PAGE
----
Between the Missouri River and the Rocky Mountains lies the grassy expanse
once dismissed as the Great American Desert. Early 19th century expansion
advocates urged settlers to skip the interior and proceed directly to the far
west. A land official wrote in 1868 that the plains were "an obstacle to the
progress of the nation's growth...in not yielding that sustenance for
increasing population." When homesteaders settled in, they discovered what
the native Plains tribes had known for centuries: that the "desert" was a
mosaic of different regions, each with its own climate and vegetation, each
with its own character. Throughout the plains and prairie, different
varieties of grass indicate different climatic regions. In the rain shadow
east of the Rockies is the high plains shortgrass, consisting of foot-high
buffalo, blue grama and needle grasses which need little water. A ways east,
in the wide belt of land bisected by the 100th meridian (near Willa Cather's
home in Red Cloud, Nebraska), shortgrass combines with other varieties,
including June grass and western wheatgrass, in the mixed-grass terrain. This
is the land of the cattle empire of the mid-19th century and later the
homestead soddies. Still farther east toward the lower Missouri valley,
thriving on increased moisture, reigns the tallgrass that the Freeman family
encountered when they emigrated from Iowa to southeastern Nebraska in the
Tallgrass prairie is a complex ecosystem, including flowers, trees, birds, mammals, insects and microorganisms. But grass dominates. Like other grasses, tallgrasses do not form woody tissue nor increase in girth. Their stems are hollow except where the leaves join, leaves are narrow with parallel veins, and flowers are small and inconspicuous. Tallgrass prairie is so-named because the component grasses - big bluestem, little bluestem, indiangrass and switchgrass - can reach 8 or 9 feet!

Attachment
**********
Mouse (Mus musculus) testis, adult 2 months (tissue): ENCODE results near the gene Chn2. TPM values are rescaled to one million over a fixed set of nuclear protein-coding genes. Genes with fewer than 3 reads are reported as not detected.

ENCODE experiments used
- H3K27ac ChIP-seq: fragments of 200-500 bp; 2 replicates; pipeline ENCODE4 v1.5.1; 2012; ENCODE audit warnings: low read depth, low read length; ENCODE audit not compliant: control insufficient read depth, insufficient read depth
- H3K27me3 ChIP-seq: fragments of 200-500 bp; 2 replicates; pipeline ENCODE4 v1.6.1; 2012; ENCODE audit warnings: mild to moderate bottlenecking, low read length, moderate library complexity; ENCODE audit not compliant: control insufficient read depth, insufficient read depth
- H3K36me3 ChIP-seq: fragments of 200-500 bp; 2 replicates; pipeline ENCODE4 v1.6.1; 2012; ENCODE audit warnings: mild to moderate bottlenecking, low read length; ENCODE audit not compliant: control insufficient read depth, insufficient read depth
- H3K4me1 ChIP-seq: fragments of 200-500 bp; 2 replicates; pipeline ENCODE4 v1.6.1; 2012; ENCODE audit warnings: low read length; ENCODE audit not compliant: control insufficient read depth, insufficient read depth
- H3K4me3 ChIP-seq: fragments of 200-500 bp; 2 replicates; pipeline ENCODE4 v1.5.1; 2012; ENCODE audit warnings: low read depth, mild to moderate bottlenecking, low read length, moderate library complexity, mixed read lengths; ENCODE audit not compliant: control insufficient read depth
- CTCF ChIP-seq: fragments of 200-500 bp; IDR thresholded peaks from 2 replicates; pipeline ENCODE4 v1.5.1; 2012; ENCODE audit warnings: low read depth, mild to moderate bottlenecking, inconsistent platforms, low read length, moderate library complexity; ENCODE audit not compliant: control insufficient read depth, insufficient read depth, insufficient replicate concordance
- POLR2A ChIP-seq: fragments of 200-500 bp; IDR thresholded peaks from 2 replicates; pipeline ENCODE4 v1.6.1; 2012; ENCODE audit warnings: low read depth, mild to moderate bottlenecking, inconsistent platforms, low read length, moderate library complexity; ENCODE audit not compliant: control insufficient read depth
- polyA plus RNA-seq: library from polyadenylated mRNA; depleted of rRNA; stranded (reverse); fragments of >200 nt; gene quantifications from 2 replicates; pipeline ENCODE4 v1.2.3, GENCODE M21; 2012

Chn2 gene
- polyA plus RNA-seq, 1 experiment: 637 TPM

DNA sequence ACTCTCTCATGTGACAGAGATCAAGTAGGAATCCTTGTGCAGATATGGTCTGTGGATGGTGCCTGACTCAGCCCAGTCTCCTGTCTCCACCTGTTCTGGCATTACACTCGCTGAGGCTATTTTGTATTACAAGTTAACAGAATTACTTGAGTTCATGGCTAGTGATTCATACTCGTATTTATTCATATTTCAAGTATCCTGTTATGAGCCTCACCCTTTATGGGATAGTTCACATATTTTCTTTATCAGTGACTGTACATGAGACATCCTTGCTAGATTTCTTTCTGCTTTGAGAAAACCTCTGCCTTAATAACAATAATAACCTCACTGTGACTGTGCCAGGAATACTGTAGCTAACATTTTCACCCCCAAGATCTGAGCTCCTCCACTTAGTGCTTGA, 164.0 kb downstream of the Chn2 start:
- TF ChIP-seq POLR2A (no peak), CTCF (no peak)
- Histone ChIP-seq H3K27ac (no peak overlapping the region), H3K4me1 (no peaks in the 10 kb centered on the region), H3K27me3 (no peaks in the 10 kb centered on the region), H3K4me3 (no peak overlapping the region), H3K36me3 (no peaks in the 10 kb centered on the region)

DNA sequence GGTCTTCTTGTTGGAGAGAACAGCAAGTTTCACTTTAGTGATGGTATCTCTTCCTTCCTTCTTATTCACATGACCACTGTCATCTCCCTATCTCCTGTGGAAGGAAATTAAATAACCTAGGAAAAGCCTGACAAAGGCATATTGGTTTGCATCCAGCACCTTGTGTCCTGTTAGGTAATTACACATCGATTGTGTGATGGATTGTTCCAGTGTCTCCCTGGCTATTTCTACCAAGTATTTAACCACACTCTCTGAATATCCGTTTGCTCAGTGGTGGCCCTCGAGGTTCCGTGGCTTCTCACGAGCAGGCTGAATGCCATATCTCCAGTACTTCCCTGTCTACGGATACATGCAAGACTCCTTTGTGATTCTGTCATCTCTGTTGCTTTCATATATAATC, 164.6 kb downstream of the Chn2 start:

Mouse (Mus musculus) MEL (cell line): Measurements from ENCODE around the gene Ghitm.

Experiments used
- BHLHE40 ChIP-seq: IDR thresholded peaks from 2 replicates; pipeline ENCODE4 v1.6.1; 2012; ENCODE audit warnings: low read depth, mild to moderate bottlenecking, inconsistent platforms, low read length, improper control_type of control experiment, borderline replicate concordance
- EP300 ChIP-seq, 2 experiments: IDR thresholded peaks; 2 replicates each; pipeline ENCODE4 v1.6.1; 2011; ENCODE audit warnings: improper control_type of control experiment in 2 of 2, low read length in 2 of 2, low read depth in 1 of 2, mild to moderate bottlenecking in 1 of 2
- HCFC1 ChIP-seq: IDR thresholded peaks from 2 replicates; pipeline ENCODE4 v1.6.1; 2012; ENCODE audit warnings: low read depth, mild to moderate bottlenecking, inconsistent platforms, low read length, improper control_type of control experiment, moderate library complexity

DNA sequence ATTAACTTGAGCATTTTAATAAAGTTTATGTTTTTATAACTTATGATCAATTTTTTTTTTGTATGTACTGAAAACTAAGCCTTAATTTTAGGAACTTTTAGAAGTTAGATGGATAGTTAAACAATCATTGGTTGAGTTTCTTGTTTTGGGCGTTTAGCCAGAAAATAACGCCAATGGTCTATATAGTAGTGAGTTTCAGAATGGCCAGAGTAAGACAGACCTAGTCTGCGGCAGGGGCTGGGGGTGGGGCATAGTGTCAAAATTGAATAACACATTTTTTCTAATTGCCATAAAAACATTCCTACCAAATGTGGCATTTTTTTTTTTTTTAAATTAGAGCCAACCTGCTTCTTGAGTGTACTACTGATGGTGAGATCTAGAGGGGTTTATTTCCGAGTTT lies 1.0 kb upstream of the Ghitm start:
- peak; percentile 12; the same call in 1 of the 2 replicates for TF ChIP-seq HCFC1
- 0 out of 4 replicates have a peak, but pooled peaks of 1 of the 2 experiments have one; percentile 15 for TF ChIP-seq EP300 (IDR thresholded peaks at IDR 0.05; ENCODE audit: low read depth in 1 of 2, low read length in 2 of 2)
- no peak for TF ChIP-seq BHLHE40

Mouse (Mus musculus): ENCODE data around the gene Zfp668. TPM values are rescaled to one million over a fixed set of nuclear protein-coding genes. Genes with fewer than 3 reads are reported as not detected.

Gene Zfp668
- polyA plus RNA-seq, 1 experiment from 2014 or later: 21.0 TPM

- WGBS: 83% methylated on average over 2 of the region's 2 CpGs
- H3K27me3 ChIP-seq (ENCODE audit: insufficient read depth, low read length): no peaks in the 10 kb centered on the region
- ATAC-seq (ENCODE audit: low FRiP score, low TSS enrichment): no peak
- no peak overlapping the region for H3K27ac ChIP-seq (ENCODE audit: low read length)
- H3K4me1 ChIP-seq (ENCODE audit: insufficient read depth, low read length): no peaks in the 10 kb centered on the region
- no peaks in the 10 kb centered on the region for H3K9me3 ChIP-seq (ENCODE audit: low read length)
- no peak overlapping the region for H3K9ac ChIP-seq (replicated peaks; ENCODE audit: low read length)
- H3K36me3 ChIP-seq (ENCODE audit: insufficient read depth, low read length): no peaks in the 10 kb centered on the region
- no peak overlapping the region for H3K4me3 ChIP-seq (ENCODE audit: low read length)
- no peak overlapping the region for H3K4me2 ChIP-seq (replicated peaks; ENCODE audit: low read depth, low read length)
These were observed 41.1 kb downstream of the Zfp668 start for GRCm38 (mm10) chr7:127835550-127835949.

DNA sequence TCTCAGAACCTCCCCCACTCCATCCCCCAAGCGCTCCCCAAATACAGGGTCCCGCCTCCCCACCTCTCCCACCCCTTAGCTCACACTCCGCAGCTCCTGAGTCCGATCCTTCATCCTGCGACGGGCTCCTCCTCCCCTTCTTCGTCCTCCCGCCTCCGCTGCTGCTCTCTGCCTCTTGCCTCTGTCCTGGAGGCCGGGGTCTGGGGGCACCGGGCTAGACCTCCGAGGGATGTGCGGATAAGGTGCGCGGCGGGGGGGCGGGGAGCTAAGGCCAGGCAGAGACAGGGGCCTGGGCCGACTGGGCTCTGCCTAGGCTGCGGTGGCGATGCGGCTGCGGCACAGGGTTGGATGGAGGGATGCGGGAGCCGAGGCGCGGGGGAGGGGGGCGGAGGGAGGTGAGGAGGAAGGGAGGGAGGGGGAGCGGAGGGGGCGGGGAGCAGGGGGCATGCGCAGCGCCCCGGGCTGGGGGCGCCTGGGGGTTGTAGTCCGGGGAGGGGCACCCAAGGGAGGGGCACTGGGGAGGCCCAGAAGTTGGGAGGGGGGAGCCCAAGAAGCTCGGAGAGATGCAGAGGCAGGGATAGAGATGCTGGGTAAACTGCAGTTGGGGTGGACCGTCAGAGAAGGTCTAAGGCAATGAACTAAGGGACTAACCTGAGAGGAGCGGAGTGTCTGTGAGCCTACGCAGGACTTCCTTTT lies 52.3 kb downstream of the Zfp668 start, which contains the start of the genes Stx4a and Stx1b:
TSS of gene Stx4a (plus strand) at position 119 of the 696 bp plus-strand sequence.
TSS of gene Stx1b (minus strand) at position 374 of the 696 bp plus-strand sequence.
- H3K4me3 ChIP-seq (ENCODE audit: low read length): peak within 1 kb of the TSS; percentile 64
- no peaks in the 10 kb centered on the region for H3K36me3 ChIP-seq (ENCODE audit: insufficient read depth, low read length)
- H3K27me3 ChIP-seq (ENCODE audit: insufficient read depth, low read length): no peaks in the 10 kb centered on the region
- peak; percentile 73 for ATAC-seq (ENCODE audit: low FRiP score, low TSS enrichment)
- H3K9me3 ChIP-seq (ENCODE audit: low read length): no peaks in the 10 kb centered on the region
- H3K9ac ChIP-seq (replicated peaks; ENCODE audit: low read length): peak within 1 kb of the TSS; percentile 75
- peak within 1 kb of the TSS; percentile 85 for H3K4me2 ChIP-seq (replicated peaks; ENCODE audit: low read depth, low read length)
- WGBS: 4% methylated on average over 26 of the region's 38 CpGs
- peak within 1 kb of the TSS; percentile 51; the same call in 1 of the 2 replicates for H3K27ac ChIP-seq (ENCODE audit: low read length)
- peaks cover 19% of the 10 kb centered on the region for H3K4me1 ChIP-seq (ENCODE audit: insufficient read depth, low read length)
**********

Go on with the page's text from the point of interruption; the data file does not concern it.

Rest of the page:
The eye sees only half the prairie; the other half is underground. Roots several feet deep tap moisture in times of drought. Another advantage of deep roots is that they store energy which can produce new growth. Since grass grows from below, like human hair, rather that from its ends, the plant will survive weather extremes, mowing, grazing and fire.
Once this prairie covered millions of acres; now only isolated remnants exist. The homesteaders saw it as a nuisance to be replaced as soon as possible with crops that paid their way. Today, prairie is being brought back in places using a land management technique borrowed from the Plains tribes: controlled burning. Spring fires clear out non-native grasses before the later "sun-seeking" native grasses begin to grow. Fire also burns up dead plant debris on the ground, allowing the sun and rain to penetrate the soil, and releases nutrients, promoting growth and increasing seed yields. This and other prairie restoration methods help ensure that, at least in some places, we can look out over a sea of grass and feel the wonder of the first homesteaders.
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